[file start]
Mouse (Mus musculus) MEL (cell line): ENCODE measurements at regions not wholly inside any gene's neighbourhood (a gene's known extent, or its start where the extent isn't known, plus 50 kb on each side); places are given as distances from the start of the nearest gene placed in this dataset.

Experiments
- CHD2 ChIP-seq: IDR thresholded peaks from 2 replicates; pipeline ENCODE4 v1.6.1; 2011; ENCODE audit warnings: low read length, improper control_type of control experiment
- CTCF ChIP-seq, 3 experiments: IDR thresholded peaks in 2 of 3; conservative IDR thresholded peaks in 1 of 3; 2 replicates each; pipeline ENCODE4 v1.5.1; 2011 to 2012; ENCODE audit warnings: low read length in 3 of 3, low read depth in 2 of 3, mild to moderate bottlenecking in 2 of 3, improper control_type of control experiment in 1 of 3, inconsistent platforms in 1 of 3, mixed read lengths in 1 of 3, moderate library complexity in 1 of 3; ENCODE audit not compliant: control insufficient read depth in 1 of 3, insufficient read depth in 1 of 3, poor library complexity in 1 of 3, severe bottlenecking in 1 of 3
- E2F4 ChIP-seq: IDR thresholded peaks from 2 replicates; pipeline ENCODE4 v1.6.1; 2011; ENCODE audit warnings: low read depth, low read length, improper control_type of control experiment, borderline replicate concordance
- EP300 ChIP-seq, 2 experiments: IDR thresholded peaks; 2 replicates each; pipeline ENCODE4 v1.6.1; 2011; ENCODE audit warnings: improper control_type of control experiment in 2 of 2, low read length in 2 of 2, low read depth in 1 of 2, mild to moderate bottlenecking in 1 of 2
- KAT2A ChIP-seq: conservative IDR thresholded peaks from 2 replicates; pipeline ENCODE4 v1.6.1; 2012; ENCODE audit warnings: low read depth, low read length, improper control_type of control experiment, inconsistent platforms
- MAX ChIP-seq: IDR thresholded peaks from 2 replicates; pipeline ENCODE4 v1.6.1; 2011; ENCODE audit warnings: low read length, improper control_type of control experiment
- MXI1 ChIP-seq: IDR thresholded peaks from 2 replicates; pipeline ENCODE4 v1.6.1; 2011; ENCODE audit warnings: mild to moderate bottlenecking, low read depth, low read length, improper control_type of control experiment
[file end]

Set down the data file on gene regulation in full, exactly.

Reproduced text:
Mouse (Mus musculus) MEL (cell line): ENCODE measurements at regions not wholly inside any gene's neighbourhood (a gene's known extent, or its start where the extent isn't known, plus 50 kb on each side); places are given as distances from the start of the nearest gene placed in this dataset.

Experiments
- CHD2 ChIP-seq: IDR thresholded peaks from 2 replicates; pipeline ENCODE4 v1.6.1; 2011; ENCODE audit warnings: low read length, improper control_type of control experiment
- CTCF ChIP-seq, 3 experiments: IDR thresholded peaks in 2 of 3; conservative IDR thresholded peaks in 1 of 3; 2 replicates each; pipeline ENCODE4 v1.5.1; 2011 to 2012; ENCODE audit warnings: low read length in 3 of 3, low read depth in 2 of 3, mild to moderate bottlenecking in 2 of 3, improper control_type of control experiment in 1 of 3, inconsistent platforms in 1 of 3, mixed read lengths in 1 of 3, moderate library complexity in 1 of 3; ENCODE audit not compliant: control insufficient read depth in 1 of 3, insufficient read depth in 1 of 3, poor library complexity in 1 of 3, severe bottlenecking in 1 of 3
- E2F4 ChIP-seq: IDR thresholded peaks from 2 replicates; pipeline ENCODE4 v1.6.1; 2011; ENCODE audit warnings: low read depth, low read length, improper control_type of control experiment, borderline replicate concordance
- EP300 ChIP-seq, 2 experiments: IDR thresholded peaks; 2 replicates each; pipeline ENCODE4 v1.6.1; 2011; ENCODE audit warnings: improper control_type of control experiment in 2 of 2, low read length in 2 of 2, low read depth in 1 of 2, mild to moderate bottlenecking in 1 of 2
- KAT2A ChIP-seq: conservative IDR thresholded peaks from 2 replicates; pipeline ENCODE4 v1.6.1; 2012; ENCODE audit warnings: low read depth, low read length, improper control_type of control experiment, inconsistent platforms
- MAX ChIP-seq: IDR thresholded peaks from 2 replicates; pipeline ENCODE4 v1.6.1; 2011; ENCODE audit warnings: low read length, improper control_type of control experiment
- MXI1 ChIP-seq: IDR thresholded peaks from 2 replicates; pipeline ENCODE4 v1.6.1; 2011; ENCODE audit warnings: mild to moderate bottlenecking, low read depth, low read length, improper control_type of control experiment